Adrian placed his key in the door, then paused. He left it dangling on the lock and sat down on the stoop.
He could hear them all the way down the driveway. As usual, all lights were on, and as he approached the front door, the booming sound of the TV reverberated in his ears.
Mumbled dialog with very audible expletives seeped through the kitchen window. His parents were at it again. Soon he would hear the crash of flying dinnerware against the wall and the slam of doors. Something exploded on the TV; Adrian’s parents were too busy fighting and caring only about themselves to mind what his little brothers were watching. They were not behaving either.
Adrian sighed and put his face in his hands.
“Why can’t there ever be peace?” He whispered.
At school people surrounded him, always talking, lecturing, gabbing and all vying or pleading for his attention. At home, the often cheerful jabber morphed into insults and yells and screams and blame, but it was no different. A constant yakety-yak.
Adrian sometimes wished he could press the mute button on his life and just live it in silence.
Maybe I should become a monk.
His phone vibrated and the insistent buzzing wrangled his nerves. Could they ever return to a time before noise?
The phone buzzed again. He glanced at it. Friends, more chatter, more hubbub and katzenjammer. He ignored the call.
The sun dipped into the horizon and the streetlamp at the corner switched on for the night. Adrian told himself to stand up and enter his raucous house, but he remained on the stoop.
The lights in the ramshackle house across the street also flicked on with a warm, inviting glow. Adrian frowned; he’d thought no one was home. It had felt empty to him and he didn’t see anyone arrive. His neighbors, a wizened and saddened man and his daughter who walked to school in faded clothes and scruffy sneakers, made no noise. He didn’t know her name, but he often saw her enter the middle school grounds as he drove past to his high school up the street.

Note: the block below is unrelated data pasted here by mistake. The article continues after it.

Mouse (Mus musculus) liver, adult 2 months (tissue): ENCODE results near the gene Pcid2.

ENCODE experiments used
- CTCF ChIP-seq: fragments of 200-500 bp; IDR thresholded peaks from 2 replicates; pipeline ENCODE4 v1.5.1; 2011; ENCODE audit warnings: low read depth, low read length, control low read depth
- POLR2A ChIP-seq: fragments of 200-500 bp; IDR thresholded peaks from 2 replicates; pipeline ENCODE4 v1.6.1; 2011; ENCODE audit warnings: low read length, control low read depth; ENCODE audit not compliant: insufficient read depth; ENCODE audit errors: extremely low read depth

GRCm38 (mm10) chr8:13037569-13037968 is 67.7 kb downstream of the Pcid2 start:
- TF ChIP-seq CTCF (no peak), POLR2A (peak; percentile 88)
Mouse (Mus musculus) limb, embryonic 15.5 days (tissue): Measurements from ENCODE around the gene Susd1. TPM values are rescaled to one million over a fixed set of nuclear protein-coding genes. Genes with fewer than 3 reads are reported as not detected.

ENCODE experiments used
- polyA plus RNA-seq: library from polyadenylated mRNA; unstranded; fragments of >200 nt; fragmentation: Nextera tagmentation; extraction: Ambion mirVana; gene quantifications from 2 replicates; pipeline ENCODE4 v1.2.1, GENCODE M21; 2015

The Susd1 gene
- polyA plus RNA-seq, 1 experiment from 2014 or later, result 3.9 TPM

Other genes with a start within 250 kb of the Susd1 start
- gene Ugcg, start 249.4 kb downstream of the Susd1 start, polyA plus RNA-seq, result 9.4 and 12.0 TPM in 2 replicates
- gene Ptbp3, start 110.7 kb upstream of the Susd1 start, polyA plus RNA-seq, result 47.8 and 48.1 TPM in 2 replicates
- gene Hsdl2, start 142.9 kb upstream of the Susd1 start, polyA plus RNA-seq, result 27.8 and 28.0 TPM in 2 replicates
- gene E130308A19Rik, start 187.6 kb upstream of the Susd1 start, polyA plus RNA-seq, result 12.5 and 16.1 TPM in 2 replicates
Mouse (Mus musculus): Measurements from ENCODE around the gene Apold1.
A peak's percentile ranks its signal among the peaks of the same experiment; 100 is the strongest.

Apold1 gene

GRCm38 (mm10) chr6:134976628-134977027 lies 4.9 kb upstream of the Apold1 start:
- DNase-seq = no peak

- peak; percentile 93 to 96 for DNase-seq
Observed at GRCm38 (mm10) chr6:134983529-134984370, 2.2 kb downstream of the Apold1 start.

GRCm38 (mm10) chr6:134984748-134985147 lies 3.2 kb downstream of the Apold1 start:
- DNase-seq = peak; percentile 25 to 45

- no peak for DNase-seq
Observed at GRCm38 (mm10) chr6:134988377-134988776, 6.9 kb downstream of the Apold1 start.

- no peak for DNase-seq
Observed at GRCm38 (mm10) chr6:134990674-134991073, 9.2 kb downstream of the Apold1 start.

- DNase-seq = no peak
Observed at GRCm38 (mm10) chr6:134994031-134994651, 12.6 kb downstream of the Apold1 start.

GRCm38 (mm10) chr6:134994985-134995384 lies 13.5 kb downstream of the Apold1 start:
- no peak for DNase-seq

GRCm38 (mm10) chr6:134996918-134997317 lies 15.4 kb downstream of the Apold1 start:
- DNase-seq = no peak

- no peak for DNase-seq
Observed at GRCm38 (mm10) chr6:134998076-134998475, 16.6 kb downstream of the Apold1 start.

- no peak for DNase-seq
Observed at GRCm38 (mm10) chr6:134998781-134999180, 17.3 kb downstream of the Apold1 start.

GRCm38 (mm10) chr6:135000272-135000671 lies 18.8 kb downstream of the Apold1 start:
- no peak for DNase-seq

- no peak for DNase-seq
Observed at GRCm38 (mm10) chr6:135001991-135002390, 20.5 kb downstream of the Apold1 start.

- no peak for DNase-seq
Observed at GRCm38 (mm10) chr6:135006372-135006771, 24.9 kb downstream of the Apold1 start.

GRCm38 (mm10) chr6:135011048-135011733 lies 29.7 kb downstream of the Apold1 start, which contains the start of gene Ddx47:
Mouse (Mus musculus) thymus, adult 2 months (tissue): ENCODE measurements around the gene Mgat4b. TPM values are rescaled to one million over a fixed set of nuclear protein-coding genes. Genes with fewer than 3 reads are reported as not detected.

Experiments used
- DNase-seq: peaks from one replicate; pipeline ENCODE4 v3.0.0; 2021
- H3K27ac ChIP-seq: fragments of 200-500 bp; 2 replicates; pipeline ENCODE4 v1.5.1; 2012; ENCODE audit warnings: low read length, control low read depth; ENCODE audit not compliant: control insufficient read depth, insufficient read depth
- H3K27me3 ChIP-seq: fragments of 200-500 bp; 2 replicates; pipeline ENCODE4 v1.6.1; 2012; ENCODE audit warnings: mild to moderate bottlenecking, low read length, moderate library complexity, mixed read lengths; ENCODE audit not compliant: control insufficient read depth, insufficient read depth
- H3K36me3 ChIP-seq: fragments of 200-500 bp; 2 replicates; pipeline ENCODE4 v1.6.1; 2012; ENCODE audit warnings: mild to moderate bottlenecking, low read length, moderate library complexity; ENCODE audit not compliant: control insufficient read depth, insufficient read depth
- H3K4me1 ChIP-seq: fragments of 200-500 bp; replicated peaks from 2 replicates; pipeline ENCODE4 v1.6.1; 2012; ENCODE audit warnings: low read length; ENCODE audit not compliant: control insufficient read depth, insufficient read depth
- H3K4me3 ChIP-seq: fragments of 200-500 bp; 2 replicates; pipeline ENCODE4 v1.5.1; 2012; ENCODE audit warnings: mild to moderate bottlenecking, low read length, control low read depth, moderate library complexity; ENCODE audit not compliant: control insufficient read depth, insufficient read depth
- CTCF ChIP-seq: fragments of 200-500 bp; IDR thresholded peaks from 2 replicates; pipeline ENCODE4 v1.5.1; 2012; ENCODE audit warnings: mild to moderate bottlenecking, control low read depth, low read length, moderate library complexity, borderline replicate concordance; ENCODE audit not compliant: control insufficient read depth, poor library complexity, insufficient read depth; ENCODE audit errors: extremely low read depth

Their house was always quiet, and Adrian, biting his lip, considered knocking on their door instead. He closed his eyes and rested his head against the door.
Only for a minute.
He must have fallen asleep because, when he opened his eyes, he found himself deep in the folds of a dark mist. He could only see the dim beam of the neighbors’ porch-light. The clamor coming from his own house sounded far away and muffled; an eerie silence had fallen over the street. He’d been wishing for silence, but this quiet was unnerving and this was no ordinary mist.
Something inside him, a voice, a hunch, something coaxed him to stand and follow the beam to the neighbors’ house.
He knocked on the door; the girl answered.
“I’m Adrian from across the street. I just…” He stopped at a loss for words; he hadn’t thought up an excuse.
The girl looked up at him with frightened eyes.
“Cassie,” she bleated.
“Boy, this is strange weather, right? It’s tenebrous.”
Cassie nodded, her eyes darting this way in that.
“Are you OK?”
“The mist scares me,” she muttered, “I think he comes in it.”
“I don’t know, a man approached me at school. He came with the mist.”
A chill crept up Adrian’s his spine, and he glanced around trying to pierce the dense fog. He stared towards the end of the street. Shimmering in the gloom, he descried a figure in suit and hat sauntering down the road and approaching Cassie’s house.
“Right,” he took Cassie’s hand and led her inside, “you’re safe with me. I won’t hurt you.”
He closed the door. Cassie’s audible gasp confirmed he had not imagined it; he had slammed the door in the ugly, misshapen face shadowed beneath the hat.
Adrian and Cassie stood in the hallway, his hand tight around hers, their eyes fixed on the door. The mist oozed through the gaps between the door and its frame. The knob turned and jangled. Adrian placed himself in front of Cassie; she pressed herself against his back.
“Go away!” He yelled.
A dog barked and growled somewhere; the sound cut through the fog and Adrian and Cassie watched in disbelief as it retreated outwards, like a vacuum sucking it all up into nothingness.
The oppressing sensation in Adrian’s chest released, and the world returned to normal. He crept forward and peered through the peephole. No sign of the ugly man in the hat.
He opened the door a crack; dusk had fallen in blue shadows over the street, but no hint of the weird fog. A German shepherd trotted across his sight and rounded the street corner.